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18 -- Part 1: New Worldviews and Ways of Life
Intellectual developments of the 16th and 17th century created the modern worldview that the West continues to hold.
Natural philosophers of the 17th century relied on mathematical calculations and performed experiments instead of looking to classical works.
The use of reason was extended to human society in the 18th century.
The descendants of unions between ment movement wanted to bring the same progress to their masters and slaves.
Their predecessors brought the understanding of the free people of color to the wealthiest of the affairs.
Modern science was ushered in by plantation owners with slaves of their own.
Europeans used their new understanding of reason to explain their own superiority, which is now seen as racist and sexist.
Changes in the material world encouraged the expression of new ideas.
Europeans began to consume at a higher level due to the growth of population, industry and world trade.
Lower prices for colonial goods, often produced by slaves, were one of the reasons for the growth of consumerism.
During the 18th century, ships crossing the Atlantic sent commodities, ideas, and people to other parts of the world.
The Atlantic world of mixed identities and shared debates emerged as trade became more integrated.
The real origin of the modern world and the modern mentality is said to be the scientific revolution from 1540 to 1690, according to a noted historian.
Western society began to come to a new understanding of astronomy, physics, and medicine based on both experimentation and reasoning through new methods of investigating the physical world.
Many different scholars and practitioners were involved in the formation of science prior to the scientific revolution.
Nature of the universe was the basis of natural philosophy in the early 1500s.
Thomas Aquinas was a Medieval theologian and how it functioned.
A motionless earth was fixed at the center of the universe and encompassed by ten separate crystal spheres in which the moon, sun, planets, and stars were embedded.
Heaven was beyond the spheres.
The spheres were moving in circles.
There was no explanation for the apparent backward motion of the plan ets and the observed motions of the stars and planets.
Ptolemy was a great second-century Greek scholar.
Ptolemy claims that the planets moved in circles called epicycles, each of which moved along a larger circle.
The Ptolemaic astronomy model provided a surprisingly accurate model for pre dicting planetary motion.
Medieval philosophers revised Aristotle's views and made them more focused on physics and motion.
The center of the earth is surrounded by spheres of water, air, and fire.
The moon, the sun, and the five planets were embedded in their own rotating crystal spheres, with the stars sharing the surface of one enormous sphere.
The heavens were made of ether.
The sublunar world was different from the world of Chapter Chronology.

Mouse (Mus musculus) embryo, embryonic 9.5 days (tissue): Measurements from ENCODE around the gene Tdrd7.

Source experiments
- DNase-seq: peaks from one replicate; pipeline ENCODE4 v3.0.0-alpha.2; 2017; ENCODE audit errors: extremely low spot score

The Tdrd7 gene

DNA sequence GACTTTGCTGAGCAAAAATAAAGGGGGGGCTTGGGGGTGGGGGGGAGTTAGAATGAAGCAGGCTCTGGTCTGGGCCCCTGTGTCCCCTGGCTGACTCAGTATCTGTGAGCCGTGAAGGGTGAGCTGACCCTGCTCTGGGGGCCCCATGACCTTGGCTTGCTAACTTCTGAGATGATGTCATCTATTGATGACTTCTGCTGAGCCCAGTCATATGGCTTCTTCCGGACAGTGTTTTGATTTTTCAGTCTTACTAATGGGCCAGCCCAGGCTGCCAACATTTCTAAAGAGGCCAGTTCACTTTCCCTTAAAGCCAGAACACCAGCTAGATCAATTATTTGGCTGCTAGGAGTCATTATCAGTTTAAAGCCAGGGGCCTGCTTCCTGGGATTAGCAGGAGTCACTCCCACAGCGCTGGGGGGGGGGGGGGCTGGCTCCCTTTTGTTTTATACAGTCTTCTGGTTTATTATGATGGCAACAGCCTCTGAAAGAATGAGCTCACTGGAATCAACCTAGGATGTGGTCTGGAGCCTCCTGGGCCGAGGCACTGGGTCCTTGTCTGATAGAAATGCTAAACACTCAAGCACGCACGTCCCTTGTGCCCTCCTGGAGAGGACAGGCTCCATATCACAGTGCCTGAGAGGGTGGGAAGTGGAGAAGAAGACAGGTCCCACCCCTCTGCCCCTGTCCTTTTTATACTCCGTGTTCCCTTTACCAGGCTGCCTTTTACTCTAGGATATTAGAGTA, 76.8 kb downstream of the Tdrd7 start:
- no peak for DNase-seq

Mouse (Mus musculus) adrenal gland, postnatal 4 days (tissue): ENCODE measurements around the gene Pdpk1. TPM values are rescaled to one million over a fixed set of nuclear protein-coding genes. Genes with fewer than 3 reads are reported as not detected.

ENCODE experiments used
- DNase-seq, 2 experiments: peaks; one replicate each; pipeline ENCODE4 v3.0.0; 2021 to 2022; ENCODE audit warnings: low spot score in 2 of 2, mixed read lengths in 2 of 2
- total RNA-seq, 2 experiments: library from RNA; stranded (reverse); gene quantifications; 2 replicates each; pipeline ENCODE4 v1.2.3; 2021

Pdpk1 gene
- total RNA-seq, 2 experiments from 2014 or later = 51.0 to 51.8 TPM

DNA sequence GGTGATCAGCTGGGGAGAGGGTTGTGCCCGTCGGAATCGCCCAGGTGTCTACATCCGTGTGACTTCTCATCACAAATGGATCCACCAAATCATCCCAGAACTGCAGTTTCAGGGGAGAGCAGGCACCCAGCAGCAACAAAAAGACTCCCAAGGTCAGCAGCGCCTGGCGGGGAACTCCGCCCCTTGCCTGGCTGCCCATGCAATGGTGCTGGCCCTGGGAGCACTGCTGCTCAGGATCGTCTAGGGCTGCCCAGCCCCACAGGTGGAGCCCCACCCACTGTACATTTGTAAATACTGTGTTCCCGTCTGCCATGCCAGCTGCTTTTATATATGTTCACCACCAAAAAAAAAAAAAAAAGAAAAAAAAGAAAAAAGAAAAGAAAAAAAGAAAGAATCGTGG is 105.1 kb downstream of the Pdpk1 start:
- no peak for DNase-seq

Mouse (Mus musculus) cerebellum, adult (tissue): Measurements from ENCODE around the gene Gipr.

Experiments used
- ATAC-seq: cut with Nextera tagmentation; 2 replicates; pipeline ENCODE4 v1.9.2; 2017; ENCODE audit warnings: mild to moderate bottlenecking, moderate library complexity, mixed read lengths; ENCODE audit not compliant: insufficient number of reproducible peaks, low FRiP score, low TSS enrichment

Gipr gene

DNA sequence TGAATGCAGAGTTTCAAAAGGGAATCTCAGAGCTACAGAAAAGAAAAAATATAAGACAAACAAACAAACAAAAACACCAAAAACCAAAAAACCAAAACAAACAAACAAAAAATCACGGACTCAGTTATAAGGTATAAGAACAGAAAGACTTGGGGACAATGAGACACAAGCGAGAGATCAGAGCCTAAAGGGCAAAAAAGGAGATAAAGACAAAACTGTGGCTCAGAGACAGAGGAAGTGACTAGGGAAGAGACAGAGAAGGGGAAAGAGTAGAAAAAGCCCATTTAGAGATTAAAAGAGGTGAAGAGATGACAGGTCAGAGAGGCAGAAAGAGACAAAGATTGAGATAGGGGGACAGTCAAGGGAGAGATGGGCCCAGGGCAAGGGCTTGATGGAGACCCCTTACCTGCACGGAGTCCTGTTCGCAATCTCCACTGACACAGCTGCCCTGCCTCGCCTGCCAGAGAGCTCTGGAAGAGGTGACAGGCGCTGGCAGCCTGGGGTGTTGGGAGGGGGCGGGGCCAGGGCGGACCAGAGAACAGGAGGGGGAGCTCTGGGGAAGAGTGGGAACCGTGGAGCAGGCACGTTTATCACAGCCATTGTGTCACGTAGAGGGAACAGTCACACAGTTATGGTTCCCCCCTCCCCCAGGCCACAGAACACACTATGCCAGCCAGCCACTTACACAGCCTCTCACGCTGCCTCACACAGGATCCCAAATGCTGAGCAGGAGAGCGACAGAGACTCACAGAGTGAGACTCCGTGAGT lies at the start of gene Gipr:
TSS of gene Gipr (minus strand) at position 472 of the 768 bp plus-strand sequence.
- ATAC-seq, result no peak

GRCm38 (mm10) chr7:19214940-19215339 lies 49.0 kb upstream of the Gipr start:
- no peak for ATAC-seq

The force of the Austrian Succession was removed.
The medieval university was the site of the Joseph II of Austria revolution.
Leading universities established new professorships of mathematics, astronomy, and physics in their faculties of philosophy after the establishment of the Pale of Settlement.
A permanent community of scholars was focused on investigating scientific problems despite the low prestige of the new fields.
The study of ancient texts was the basis of medieval scholarship.
The ancient texts that survived only in Arabic versions were brought to the attention of the Muslims in Spain and Sicily.
In some instances, such as mathematics and astronomy, the translations were carried out with commentaries that went beyond ancient learning.
Arabic and Persian mathematicians, for example, invented algebra, the concept of the algorithm, and deci mal point notation.
Scientific progress was stimulated by the Renaissance.
As in art and literature, Renaissance patrons funded scientific investigations.
The goal of ex ploration was not only to find wealth and Chris tian converts but also to increase Europeans' knowledge about the wider world.
Renaissance artists' use of geometry to convey three-dimensional perspective encouraged scholars to practice close observation and to use mathematics to describe the natural world.
The rise of print ing gave a quicker and cheaper way to spread knowledge across Europe.
In the age of overseas expansion, the navigation problems of long sea voyages were a factor in the scientific revolution.
Inventions developed many new scientific instruments to help solve these problems.
Important new knowledge was often led by better instruments.
The contribution of practices now re garded as far beyond the realm of science has been the focus of recent historical research.
The belief that the relationships between planets and stars change over time inspired interest in astronomy.
The most celebrated astronomer was also an astrologer.
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